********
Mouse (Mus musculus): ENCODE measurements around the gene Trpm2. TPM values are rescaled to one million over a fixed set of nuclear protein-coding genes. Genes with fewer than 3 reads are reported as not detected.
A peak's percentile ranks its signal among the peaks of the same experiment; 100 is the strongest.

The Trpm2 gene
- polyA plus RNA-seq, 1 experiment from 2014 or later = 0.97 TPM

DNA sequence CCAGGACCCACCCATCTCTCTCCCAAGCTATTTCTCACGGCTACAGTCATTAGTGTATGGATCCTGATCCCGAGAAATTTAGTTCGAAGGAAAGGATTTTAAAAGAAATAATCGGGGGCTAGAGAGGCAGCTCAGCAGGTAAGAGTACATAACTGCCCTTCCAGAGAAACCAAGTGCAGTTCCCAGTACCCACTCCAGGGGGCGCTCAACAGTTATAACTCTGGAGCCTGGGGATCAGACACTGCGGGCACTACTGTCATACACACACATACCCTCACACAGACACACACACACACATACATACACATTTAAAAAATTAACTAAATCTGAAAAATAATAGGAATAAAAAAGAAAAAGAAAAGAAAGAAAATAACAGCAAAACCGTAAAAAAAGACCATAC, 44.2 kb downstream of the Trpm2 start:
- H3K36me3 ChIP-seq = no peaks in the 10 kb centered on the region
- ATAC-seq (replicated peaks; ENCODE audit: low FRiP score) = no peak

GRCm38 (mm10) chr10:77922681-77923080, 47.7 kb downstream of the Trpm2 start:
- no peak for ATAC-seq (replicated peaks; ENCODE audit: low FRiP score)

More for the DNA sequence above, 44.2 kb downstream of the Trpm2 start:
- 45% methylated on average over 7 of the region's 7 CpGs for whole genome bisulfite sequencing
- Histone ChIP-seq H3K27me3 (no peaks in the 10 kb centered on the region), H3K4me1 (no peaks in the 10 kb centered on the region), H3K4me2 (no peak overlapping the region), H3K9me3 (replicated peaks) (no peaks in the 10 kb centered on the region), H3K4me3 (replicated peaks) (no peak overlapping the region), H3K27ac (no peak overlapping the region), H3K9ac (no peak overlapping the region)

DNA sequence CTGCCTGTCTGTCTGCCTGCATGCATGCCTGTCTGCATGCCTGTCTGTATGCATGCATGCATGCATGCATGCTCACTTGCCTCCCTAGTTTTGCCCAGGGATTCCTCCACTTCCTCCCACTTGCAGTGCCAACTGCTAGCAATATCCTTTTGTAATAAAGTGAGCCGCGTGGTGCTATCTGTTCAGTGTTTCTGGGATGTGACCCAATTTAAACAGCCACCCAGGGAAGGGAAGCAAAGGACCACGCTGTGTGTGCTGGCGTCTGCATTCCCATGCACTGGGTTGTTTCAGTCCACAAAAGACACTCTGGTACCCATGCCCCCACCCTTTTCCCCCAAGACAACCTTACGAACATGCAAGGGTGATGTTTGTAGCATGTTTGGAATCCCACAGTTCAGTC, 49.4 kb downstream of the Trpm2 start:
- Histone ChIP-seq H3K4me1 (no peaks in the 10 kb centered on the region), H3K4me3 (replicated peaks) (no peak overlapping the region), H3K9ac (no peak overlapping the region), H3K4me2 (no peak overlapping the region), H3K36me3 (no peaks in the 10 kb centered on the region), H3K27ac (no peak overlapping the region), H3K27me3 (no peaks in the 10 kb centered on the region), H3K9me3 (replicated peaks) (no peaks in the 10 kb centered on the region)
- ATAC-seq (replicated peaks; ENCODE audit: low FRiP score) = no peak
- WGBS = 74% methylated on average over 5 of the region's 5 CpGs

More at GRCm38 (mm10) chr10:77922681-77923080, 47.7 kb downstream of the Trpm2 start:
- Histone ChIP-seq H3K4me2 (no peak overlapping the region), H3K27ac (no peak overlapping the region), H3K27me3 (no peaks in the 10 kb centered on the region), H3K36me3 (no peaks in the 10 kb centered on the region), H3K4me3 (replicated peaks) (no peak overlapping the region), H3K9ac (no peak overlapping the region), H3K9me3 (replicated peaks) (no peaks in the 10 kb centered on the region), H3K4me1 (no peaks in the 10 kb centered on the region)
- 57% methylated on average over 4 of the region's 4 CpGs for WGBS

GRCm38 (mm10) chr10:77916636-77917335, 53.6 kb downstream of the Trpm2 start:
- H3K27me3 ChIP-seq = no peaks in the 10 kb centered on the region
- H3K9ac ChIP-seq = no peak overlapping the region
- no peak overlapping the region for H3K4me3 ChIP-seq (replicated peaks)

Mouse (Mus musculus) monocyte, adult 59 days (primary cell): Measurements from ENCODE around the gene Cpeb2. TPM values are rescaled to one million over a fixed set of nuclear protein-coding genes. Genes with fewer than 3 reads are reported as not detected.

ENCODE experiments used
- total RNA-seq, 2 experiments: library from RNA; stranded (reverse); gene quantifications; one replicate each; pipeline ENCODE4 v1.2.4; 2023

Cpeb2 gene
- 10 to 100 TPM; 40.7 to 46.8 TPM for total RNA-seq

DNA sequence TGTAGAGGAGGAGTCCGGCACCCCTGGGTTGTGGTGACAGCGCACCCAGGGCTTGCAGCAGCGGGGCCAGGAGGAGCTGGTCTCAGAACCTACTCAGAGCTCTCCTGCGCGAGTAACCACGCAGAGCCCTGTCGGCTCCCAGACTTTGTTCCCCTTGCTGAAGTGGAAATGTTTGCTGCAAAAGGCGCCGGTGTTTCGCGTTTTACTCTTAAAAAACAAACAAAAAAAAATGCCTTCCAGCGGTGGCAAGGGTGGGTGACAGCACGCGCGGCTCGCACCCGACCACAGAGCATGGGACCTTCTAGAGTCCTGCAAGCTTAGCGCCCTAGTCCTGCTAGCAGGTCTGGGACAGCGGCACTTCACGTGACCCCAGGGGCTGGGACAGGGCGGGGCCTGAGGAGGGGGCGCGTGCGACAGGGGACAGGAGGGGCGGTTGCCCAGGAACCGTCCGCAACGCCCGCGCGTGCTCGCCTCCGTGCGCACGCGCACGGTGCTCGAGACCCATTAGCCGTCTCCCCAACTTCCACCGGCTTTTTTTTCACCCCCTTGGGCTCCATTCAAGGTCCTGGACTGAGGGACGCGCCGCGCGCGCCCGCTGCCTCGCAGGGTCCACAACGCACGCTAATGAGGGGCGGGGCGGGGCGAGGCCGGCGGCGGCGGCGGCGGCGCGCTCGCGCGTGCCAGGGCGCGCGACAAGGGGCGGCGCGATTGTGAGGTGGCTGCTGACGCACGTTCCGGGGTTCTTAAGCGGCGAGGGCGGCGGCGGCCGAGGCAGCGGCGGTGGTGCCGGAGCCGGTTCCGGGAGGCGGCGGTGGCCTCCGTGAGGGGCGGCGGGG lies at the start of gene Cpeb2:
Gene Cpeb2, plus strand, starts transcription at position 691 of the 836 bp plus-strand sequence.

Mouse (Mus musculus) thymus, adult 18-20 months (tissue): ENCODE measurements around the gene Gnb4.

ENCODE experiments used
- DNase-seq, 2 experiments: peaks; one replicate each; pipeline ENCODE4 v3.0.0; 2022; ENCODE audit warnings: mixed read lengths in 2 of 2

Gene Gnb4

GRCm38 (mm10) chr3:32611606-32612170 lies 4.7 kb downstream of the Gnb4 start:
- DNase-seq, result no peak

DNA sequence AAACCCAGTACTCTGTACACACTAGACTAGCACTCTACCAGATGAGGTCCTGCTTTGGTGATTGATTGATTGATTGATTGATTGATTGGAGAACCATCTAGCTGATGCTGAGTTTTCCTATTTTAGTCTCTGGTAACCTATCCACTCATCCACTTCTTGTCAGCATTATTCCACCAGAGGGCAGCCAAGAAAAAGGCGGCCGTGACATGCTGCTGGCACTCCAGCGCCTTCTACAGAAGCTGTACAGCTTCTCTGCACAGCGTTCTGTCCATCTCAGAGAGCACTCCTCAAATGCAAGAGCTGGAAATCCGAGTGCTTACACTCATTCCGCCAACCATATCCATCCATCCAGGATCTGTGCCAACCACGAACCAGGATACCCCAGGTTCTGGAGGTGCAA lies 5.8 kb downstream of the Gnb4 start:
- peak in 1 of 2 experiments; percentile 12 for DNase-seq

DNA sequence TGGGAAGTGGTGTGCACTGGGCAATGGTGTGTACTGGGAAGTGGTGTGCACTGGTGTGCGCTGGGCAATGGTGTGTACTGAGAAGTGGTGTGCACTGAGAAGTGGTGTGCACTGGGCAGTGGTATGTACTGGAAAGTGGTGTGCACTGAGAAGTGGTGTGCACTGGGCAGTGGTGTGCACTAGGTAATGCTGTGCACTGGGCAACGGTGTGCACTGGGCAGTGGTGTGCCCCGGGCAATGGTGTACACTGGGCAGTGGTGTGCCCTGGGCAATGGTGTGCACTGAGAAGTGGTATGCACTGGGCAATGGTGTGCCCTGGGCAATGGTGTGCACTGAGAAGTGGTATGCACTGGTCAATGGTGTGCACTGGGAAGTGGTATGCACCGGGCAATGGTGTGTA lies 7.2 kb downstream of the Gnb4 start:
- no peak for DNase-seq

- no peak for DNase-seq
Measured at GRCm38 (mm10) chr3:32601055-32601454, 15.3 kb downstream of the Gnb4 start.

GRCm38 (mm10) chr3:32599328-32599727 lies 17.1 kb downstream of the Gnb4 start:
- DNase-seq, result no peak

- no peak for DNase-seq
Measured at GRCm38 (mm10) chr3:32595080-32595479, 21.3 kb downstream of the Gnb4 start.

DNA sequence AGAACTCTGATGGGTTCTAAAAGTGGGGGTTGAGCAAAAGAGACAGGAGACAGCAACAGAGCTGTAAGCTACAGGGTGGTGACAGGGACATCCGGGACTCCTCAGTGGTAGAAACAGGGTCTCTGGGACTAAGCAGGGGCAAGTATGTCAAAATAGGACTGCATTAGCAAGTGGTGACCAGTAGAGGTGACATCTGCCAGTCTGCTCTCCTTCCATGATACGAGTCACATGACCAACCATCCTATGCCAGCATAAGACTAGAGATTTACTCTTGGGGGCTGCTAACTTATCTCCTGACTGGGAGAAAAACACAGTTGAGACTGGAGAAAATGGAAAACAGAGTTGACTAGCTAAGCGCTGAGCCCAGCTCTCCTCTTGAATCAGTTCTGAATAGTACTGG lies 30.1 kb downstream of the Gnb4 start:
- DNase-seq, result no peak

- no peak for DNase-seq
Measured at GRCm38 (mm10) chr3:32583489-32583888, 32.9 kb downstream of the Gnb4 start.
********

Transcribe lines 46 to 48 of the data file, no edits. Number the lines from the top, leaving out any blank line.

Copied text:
Measured at GRCm38 (mm10) chr3:32595080-32595479, 21.3 kb downstream of the Gnb4 start.

DNA sequence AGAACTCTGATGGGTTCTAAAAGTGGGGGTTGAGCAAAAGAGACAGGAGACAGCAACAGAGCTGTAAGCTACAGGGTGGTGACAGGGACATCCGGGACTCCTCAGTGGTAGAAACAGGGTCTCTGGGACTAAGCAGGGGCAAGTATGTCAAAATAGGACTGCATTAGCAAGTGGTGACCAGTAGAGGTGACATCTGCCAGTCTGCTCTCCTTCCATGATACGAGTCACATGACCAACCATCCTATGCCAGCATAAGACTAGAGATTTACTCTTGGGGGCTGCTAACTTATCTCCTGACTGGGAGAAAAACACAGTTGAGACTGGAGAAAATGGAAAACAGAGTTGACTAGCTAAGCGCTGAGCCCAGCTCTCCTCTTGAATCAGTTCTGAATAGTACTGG lies 30.1 kb downstream of the Gnb4 start:
- DNase-seq, result no peak